The retiring lawmaker acted as Mandel's opponent, Sen. Sherrod BrownSherrod BrownThe Hill's 12:30 Report Top senator: Miner fight could mean weekend session John Glenn hospitalized MORE (D-Ohio), in debate prep, and he said that's when he realized there was a problem.

"We got to a question on Asian Carp, and his answer was, 'It is Barack ObamaBarack ObamaObama: I absolutely faced racism while in office Unfinished business: Who will speak for the women of the world now? How General Kelly's DHS should undo Obama immigration policies MORE's fault that we have the Asian Carp problem,' " LaTourette told the Cleveland Plain Dealer.

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"I said, 'I don't know what kind of advice you are getting, but you don't have to fight on that question. The answer to that question is: it is a horrible environmental problem if that stuff gets into the Great Lakes and we all need to work together across the aisle in the Great Lakes region. And then, he'd go on and blame Barack Obama for something else."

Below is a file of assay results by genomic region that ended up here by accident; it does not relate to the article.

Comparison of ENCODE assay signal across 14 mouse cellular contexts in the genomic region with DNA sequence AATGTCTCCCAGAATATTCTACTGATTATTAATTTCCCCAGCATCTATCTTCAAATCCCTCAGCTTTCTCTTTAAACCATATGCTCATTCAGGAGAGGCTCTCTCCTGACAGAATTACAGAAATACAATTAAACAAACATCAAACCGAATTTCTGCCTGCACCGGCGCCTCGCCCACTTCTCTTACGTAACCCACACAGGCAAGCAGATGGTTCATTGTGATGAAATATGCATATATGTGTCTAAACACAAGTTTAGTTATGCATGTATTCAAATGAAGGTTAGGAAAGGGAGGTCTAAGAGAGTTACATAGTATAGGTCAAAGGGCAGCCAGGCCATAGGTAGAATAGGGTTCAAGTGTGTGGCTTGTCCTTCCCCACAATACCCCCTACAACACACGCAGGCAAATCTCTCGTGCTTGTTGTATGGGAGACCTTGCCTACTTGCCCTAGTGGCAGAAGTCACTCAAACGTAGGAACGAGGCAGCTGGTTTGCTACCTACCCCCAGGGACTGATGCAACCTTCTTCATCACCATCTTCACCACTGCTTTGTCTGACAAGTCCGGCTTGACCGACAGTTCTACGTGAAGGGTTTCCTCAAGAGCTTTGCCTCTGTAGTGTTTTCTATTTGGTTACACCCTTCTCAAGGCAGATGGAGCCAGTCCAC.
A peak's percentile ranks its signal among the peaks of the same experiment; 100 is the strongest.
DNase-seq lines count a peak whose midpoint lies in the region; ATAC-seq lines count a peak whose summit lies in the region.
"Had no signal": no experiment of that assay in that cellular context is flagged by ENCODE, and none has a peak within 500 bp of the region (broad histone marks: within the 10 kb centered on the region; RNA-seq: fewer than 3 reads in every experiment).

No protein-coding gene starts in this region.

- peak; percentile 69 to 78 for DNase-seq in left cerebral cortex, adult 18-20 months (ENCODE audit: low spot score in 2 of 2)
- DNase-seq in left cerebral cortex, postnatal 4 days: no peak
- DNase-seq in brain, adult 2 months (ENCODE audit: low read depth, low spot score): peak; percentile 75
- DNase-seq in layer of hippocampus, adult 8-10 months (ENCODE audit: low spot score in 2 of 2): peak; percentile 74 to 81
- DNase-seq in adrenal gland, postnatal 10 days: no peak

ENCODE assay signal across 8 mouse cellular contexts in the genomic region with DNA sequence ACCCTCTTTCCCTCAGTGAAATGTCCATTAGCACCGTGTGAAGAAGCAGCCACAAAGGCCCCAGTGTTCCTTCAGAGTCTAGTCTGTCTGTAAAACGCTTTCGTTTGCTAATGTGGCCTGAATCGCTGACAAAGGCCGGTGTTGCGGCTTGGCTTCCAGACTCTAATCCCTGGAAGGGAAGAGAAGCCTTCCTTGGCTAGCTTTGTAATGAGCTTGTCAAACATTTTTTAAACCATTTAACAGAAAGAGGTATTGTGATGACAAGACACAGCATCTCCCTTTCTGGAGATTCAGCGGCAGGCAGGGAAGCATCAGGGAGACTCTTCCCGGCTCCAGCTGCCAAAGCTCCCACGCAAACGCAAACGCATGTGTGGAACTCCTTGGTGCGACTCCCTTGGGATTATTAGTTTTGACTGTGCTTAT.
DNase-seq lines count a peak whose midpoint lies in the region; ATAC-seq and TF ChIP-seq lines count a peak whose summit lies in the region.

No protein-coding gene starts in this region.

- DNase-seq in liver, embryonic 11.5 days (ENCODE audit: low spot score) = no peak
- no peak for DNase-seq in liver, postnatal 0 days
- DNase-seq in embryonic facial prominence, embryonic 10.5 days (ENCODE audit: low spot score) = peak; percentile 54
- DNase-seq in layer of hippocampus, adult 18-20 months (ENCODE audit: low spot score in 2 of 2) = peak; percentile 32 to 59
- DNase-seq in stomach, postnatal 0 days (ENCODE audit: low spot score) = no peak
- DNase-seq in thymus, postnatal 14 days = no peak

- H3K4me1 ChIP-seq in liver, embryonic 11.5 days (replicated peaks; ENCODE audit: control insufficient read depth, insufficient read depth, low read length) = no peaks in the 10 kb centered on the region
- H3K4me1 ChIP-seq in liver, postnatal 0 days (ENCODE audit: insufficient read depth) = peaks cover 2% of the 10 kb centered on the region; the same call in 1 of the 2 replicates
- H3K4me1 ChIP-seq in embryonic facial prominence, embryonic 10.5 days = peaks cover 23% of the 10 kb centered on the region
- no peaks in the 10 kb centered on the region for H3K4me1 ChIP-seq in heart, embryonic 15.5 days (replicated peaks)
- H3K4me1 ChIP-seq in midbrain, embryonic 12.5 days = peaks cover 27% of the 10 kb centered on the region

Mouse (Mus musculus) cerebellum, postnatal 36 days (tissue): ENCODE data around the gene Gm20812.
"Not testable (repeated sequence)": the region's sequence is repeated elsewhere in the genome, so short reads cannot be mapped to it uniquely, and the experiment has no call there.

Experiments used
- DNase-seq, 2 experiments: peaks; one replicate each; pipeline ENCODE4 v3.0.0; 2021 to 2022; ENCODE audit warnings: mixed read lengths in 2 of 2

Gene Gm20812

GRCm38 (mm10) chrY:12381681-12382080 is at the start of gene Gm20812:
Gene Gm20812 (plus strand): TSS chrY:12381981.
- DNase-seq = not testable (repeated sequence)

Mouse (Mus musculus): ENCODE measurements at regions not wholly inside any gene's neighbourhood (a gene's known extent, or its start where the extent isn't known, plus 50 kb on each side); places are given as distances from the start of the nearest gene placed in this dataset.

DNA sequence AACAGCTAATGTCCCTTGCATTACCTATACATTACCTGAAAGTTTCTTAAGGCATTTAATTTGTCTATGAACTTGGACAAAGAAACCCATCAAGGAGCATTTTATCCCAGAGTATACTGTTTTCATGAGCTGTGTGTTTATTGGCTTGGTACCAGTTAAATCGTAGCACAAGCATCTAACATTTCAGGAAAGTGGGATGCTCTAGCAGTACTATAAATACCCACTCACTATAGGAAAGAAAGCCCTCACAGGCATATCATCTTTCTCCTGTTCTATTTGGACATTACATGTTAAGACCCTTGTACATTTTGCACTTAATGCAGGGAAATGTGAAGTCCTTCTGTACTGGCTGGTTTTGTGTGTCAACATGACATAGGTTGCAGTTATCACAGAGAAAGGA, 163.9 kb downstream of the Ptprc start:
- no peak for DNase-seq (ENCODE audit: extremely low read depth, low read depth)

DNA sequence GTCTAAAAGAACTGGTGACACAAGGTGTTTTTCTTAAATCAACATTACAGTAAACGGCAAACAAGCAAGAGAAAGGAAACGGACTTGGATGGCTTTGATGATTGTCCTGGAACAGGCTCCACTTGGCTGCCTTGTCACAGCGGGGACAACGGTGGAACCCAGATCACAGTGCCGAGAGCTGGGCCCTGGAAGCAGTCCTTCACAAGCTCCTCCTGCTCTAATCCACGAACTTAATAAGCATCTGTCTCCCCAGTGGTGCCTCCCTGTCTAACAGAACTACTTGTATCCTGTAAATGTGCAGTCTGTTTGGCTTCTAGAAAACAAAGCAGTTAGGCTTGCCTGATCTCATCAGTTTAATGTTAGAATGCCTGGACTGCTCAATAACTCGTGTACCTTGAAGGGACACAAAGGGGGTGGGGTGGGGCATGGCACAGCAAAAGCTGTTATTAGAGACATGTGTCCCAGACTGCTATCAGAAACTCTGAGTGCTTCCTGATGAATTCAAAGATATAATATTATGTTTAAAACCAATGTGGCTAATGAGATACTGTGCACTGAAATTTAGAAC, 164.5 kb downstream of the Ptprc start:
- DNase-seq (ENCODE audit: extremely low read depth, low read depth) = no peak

Mandel challenged Brown in one of the nation's most expensive contests, and lost by 5 percentage points.

The influx of outside money brought condemnation from Democrats, and Brown's campaign often cited a $30 million figure in spending from outside GOP groups to take him down. LaTourette acknowledged that Mandel's loss was "not a question of money," because "Josh Mandel had more money than God," he said.

The Senate candidates in Ohio were largely dependent upon the top of their ticket, and if Mitt Romney had been able to pull out a win there, Mandel might've found himself at orientation sessions last week.

But he also made a number of missteps — earning himself the "Pants on Fire" crown for the number of statements he made that were deemed false by the Cleveland Plain Dealer — that didn't boost his chances.

LaTourette acknowledged that Mandel would've had to outrun Romney in the state, and said that "he had been told to fight everything," which he said was poor guidance from his advisers.

"It's a question of, he needed Mitt Romney to carry Ohio by 8 to beat Sherrod, and whoever was giving him advice really should have been fired because it was bad advice."